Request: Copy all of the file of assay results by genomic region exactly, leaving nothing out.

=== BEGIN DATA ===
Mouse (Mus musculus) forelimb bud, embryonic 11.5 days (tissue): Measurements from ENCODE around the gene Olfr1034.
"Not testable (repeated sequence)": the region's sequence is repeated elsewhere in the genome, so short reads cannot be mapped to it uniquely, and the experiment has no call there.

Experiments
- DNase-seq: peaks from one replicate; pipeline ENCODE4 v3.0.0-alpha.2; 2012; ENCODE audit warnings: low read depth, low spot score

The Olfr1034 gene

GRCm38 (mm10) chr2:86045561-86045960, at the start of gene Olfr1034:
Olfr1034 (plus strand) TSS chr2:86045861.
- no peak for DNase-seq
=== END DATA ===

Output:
Mouse (Mus musculus) forelimb bud, embryonic 11.5 days (tissue): Measurements from ENCODE around the gene Olfr1034.
"Not testable (repeated sequence)": the region's sequence is repeated elsewhere in the genome, so short reads cannot be mapped to it uniquely, and the experiment has no call there.

Experiments
- DNase-seq: peaks from one replicate; pipeline ENCODE4 v3.0.0-alpha.2; 2012; ENCODE audit warnings: low read depth, low spot score

The Olfr1034 gene

GRCm38 (mm10) chr2:86045561-86045960, at the start of gene Olfr1034:
Olfr1034 (plus strand) TSS chr2:86045861.
- no peak for DNase-seq